Absolute Encoders - Part 2

In an earlier post to this blog, we introduced Absolute Encoders. We illustrated the differences between absolute and incremental encoders, and showed that an absolute encoder can give a unique report for each different position on the encoder disk. But we didn't talk about what that report looks like.

Looking back to incremental encoders for a moment, each part of their output waveform looks like every other part. (Except for the Index signal—that's unique). From one cycle to the next, we expect a high and a low… and then what looks like the same high and low, repeating… and repeating. What matters is the increment—the change from this cycle, to the next cycle, and so on.

Absolute encoders have a different requirement. The output waveform must change constantly and consistently, never repeating a position report until a full rotation is completed. What's the solution to this requirement for unique reports? There's not just one solution—manufacturers have come up with many.

In this post, we'll discuss the most frequently used output types. We'll start with the simplest, the analog voltage output. Then we'll move on to PWM (Pulse Width Modulation) outputs, and finish with serial communication interfaces.

More Information Must Mean More Pins - Right?

The outputs have to connect somehow to a motion control system. If we compare connections for an incremental encoder with those for an absolute encoder, we start to see the range of possibilities. The next table shows pinouts for several encoder types.

Pin No. Incremental - Single Ended Incremental - Double Ended Absolute - Analog Voltage Absolute - PWM Absolute - Bus Interface
1 Ground Ground Power Power Ground
2 Index Ground Analog Output PWM Output Busy +
3 Channel A Index - Ground Ground Busy -
4 Power Index + Power
5 Channel B Channel A + Data L
6 Channel A - Data H
7 Power
8 Power
9 Channel B -
10 Channel B +

At the simplest, an Analog Voltage or PWM output can be transmitted on a single pin. Surprising, considering how much information can be conveyed over that one pin. Even the more complex bus-based communication interface requires only six pins for power supply, data, and transmission synchronization.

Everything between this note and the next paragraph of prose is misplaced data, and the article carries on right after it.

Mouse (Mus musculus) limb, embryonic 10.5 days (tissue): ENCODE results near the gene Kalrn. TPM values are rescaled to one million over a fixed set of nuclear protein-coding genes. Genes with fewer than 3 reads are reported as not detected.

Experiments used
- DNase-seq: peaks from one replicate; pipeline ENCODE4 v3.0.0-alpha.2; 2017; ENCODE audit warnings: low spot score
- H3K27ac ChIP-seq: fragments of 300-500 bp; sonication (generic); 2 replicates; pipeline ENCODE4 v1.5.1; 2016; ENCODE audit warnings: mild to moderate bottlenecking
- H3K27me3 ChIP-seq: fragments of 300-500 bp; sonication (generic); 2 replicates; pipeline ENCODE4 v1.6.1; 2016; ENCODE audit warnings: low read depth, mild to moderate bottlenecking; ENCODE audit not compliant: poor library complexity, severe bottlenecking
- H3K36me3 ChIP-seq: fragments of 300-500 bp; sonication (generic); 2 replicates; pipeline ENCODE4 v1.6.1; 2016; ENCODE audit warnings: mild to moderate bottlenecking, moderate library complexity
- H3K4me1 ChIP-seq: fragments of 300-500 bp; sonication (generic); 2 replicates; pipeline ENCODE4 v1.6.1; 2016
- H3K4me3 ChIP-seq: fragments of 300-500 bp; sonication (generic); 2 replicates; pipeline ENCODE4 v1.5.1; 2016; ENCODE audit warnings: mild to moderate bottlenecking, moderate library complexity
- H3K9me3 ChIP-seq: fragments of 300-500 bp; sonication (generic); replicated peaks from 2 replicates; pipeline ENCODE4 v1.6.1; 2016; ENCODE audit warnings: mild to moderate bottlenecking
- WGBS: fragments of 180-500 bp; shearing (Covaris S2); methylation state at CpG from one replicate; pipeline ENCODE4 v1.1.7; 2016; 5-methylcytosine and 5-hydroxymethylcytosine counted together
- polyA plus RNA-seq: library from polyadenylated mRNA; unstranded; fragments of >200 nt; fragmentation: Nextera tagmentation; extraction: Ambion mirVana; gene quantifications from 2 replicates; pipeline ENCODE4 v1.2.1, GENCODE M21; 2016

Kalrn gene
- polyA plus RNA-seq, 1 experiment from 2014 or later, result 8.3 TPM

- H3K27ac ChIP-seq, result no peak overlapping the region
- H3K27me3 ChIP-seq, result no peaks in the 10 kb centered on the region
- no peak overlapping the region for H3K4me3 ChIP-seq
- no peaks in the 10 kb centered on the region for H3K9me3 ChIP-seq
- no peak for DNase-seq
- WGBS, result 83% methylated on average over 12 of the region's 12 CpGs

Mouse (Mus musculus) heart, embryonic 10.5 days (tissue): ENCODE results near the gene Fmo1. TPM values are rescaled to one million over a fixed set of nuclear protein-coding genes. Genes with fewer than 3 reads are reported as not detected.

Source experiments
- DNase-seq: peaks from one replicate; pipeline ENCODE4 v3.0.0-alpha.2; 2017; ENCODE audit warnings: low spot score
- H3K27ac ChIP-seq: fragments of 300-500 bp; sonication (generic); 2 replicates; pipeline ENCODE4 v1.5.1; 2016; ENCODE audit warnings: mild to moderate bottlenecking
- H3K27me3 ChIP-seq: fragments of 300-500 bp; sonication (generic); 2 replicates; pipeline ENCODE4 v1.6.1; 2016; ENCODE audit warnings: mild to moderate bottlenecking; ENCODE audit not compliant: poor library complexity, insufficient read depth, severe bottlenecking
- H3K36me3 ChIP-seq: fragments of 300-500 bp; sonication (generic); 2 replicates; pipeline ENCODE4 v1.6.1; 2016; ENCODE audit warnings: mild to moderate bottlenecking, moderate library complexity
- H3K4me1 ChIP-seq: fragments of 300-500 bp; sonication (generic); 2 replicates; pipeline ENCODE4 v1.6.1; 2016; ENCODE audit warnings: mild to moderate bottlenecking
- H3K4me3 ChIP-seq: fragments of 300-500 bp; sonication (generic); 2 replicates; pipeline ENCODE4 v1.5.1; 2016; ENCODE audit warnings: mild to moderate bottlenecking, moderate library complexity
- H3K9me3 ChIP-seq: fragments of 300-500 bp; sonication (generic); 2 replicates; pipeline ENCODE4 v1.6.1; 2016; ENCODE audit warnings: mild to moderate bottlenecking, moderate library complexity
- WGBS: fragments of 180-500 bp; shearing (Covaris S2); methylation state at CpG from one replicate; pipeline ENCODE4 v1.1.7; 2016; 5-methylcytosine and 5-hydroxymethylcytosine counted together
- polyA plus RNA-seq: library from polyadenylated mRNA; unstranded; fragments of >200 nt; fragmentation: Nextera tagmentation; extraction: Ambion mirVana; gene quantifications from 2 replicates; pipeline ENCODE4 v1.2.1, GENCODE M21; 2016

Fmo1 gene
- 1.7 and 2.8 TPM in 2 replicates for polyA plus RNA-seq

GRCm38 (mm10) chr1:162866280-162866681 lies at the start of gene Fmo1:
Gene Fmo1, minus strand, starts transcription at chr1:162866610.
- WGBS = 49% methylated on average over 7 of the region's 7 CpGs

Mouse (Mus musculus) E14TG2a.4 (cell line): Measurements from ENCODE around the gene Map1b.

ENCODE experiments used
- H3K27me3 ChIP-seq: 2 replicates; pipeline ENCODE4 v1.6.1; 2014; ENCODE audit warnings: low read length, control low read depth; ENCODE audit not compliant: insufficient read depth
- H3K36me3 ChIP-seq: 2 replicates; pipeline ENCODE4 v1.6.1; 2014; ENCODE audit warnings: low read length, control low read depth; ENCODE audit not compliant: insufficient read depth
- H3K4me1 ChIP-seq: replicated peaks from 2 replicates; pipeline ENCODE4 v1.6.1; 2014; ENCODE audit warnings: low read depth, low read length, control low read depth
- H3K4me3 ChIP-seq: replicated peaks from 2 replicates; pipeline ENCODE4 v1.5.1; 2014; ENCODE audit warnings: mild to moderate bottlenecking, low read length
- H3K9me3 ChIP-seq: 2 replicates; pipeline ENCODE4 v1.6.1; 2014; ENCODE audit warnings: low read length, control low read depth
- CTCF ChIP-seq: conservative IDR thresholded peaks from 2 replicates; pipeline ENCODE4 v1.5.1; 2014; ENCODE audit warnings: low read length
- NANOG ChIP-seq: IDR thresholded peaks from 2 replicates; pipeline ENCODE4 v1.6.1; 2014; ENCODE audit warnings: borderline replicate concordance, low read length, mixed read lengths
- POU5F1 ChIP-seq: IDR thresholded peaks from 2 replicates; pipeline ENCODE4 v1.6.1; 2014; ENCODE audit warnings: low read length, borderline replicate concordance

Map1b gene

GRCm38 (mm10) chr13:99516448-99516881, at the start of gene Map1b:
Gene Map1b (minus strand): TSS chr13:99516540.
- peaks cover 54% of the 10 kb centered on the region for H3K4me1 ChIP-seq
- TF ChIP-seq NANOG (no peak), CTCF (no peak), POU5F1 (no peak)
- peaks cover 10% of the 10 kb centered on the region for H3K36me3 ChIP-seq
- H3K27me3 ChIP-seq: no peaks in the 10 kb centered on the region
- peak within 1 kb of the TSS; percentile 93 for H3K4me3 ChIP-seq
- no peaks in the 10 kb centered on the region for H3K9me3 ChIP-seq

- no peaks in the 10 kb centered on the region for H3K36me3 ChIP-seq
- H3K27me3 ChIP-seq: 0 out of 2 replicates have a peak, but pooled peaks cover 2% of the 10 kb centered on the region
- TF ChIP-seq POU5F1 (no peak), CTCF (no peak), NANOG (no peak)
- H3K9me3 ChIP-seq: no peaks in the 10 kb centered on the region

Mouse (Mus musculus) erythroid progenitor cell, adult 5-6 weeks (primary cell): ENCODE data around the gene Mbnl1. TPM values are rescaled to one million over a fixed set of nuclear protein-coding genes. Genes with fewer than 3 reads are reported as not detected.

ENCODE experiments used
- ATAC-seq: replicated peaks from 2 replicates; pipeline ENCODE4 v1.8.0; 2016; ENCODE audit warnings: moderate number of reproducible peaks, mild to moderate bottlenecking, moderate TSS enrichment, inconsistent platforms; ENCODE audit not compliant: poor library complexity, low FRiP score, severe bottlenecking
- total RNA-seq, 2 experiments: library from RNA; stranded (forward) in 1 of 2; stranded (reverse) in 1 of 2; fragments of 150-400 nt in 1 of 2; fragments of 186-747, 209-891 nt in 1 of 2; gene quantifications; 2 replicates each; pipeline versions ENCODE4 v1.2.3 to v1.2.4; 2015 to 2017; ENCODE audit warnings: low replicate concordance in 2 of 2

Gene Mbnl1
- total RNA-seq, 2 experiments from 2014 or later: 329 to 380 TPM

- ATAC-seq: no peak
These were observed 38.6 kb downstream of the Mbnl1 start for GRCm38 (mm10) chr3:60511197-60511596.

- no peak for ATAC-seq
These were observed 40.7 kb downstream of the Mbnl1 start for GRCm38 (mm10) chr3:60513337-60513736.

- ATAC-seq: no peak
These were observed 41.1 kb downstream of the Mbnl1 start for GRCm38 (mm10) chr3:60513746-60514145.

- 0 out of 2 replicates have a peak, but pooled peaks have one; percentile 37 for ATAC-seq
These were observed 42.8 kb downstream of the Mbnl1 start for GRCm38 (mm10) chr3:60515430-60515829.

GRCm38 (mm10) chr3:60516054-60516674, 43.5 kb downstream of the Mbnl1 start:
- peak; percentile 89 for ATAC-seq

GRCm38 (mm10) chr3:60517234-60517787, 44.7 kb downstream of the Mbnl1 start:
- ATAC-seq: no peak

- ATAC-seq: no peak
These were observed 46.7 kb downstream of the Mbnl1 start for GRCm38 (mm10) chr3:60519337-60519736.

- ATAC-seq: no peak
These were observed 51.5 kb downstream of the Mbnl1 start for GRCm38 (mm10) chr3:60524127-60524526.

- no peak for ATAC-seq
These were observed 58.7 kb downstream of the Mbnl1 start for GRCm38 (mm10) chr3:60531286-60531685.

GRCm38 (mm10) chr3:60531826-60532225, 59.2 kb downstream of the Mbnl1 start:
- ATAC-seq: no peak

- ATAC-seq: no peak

Analog Voltage Output

Let's start with a picture. Here's what a typical analog voltage output waveform looks like. The drawing is for a single-turn magnetic absolute encoder.

DWG 001: Analog Voltage Output

For this type of output, 0 volts is the starting position, and represents position 0 at 0°. As the encoder disk turns, the output voltage rises, with each voltage increment representing a new position. The voltage will reach the maximum at 359°. As the disk rotates past 359° and reaches the zero position again, the voltage drops to zero. The output is a scaled ratio of the power supply voltage, from 0 - 5 VDC in this case.

Why choose an encoder with an analog voltage output? It's very simple to use. Many PLCs and motion controllers can accept analog voltage signals as inputs, and making connections is easy. Basic point to point wiring is often all that is needed.

PWM Output (Pulse Width Modulation)

Here's another way for an absolute encoder to tell you where it is. The encoder transmits a "pulse" - the output goes high. The width of that high, or pulse, corresponds to the position the encoder is reporting.

A picture helps. The next drawing shows some PWM output pulses for different positions as an absolute encoder rotates.

DWG 002: PWM Output

For example, a 10-bit encoder has a resolution of 1,024 codes per revolution. These codes are typically numbered 0 - 1023, for a total of 1,024 positions.

For starting position 0, the shortest pulse width is transmitted—1 microsecond is typical. As the disk rotates, longer and longer pulse widths are transmitted. Half way around, near 180°, the pulse width would be 512 microseconds. The longest pulses are transmitted when the disk has almost completed a full revolution.